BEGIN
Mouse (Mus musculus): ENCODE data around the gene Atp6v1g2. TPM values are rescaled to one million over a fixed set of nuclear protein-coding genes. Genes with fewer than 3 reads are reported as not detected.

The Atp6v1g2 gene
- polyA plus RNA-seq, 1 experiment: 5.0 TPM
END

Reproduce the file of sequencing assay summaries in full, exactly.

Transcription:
Mouse (Mus musculus): ENCODE data around the gene Atp6v1g2. TPM values are rescaled to one million over a fixed set of nuclear protein-coding genes. Genes with fewer than 3 reads are reported as not detected.

The Atp6v1g2 gene
- polyA plus RNA-seq, 1 experiment: 5.0 TPM